"I lost control of my emotions," Parsons said today. "As soon as I saw the blood, I dropped the hammer. I'm sorry for what I did."
The sentence imposed by Superior Court Judge Maryann Moreno was the least amount of time available. Parsons had no criminal record.
John Carpenter's horror flick, "The Ward," which was filmed in Medical Lake and Spokane, became available through various cable on-demand services today. It stars Amber Heard as a woman in a mental institution. And guess what? This mental institution is not what it seems.
This movie has not exactly received stellar reviews, but so far it has been treated more kindly than many other locally filmed movies. It has a 48 percent positive score among reviewers on Rotten Tomatoes. The Guardian, a British paper, called it a "well-made film, with some finely crafted shocks and a steady pace that almost seems stately in these days of fast-cut horror."
Many of the reviews are from the UK, where it has apparently been released in theaters. Most agreed that it was not Carpenter's best work, but it still had flashes of the legendary Carpenter style.
Here the link to the reviews on Rotten Tomatoes.
The film is scheduled for a limited theatrical release on July 8 and will go to DVD and Blu-Ray sometime after that.
Here we go again: Another Spokane-made movie, direct to DVD, complete with atrocious reviews.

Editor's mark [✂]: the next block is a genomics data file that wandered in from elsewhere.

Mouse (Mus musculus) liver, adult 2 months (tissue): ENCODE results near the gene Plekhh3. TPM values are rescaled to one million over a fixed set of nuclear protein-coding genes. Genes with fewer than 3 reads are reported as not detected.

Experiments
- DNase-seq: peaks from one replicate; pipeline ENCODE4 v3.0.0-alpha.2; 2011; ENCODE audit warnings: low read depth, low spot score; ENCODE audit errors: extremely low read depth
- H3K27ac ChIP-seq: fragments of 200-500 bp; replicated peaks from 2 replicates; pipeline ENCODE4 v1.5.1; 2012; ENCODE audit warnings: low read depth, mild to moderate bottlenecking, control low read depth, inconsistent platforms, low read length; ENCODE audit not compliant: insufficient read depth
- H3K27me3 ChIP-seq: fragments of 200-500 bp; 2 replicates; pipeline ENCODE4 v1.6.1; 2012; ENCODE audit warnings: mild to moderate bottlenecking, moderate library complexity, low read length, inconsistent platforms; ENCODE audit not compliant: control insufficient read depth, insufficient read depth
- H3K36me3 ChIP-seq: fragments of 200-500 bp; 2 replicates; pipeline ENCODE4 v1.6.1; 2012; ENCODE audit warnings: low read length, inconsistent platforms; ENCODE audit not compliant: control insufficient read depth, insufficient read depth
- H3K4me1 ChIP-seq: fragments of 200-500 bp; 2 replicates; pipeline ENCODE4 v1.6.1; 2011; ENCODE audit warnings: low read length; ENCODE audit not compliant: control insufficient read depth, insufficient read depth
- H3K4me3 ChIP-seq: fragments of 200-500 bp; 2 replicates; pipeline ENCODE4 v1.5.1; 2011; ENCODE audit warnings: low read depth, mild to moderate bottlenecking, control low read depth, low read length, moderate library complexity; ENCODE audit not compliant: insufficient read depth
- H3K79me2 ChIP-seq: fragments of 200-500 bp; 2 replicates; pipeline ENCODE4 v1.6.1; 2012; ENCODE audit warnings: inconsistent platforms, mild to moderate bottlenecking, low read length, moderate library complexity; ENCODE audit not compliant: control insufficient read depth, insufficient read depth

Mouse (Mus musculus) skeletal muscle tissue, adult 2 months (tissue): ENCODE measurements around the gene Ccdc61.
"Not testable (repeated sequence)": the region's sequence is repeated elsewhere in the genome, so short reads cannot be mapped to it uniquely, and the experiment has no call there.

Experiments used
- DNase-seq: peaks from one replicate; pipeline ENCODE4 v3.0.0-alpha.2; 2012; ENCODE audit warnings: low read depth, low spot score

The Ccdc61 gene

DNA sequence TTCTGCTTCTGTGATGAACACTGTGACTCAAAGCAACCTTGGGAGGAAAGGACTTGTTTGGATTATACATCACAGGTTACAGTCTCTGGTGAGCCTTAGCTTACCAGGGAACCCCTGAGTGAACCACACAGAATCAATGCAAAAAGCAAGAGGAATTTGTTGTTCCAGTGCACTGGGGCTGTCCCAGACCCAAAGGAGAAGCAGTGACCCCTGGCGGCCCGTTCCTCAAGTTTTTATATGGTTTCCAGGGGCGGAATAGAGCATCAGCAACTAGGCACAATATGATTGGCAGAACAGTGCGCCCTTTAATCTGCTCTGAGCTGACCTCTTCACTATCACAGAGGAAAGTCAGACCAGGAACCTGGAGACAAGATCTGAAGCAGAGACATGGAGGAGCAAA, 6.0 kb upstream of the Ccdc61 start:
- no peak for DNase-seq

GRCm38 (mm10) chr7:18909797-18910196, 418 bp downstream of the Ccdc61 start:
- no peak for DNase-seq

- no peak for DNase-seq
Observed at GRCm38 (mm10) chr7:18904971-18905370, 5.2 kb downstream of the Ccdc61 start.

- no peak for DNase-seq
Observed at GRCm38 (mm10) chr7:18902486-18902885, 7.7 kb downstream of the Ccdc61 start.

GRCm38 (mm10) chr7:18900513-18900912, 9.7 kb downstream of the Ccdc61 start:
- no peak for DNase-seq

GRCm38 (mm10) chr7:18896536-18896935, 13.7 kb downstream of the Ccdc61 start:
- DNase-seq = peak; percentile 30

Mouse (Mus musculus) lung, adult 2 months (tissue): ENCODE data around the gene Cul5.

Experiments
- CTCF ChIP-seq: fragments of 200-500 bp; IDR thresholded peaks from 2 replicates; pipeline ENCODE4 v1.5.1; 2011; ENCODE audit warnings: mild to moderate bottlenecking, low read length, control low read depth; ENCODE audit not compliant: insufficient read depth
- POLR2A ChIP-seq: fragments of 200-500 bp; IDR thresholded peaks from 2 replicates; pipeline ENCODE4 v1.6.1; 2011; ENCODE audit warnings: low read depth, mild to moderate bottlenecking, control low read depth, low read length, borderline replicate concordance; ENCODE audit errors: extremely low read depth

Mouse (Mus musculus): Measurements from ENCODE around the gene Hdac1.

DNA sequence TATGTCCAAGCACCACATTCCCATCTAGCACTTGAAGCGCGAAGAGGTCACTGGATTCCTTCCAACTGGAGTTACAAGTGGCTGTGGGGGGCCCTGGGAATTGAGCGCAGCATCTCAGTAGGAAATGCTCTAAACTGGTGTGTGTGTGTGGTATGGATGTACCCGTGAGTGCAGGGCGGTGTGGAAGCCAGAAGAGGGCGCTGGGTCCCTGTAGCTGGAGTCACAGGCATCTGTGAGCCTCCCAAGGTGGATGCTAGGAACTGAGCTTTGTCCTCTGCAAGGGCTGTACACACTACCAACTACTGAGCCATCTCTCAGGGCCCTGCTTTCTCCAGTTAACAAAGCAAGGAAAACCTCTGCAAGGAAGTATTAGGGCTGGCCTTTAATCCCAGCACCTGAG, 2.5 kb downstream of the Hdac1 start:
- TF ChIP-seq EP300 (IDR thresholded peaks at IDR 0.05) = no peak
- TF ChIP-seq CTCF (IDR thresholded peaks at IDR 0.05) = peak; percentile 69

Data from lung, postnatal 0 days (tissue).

"The Big Bang," the Antonio Banderas movie shot here in fall 2009, came out on DVD last week and the critics have been merrily brutalizing it.
Andrew Barker of Variety called it "unintelligible," scattershot" and "a Lynchian neo-noir that takes intellectual and aesthetic risks it has no reasonable attempt at pulling off."
Stephen Holden of the New York Times called it "a low point for Mr. Banderas, who is painfully miscast as a tough guy and whose Spanish accent has never been more of an impediment."
Other top critics called it "trash," "budget-bin" and "bleary."
Leave it to Rex Reed of the New York Observer to muster the most vituperation, calling it "brain-damaged, inept, unsupervised and moronic."
Check out a collection of reviews here, on Rotten Tomatoes.
What? You say you don't trust those snooty film reviewers? The general public hasn't been kind either, with a 2.5 star audience rating (out of five) on Rotten Tomatoes, and a 5.5 rating out of 10 on IMDB.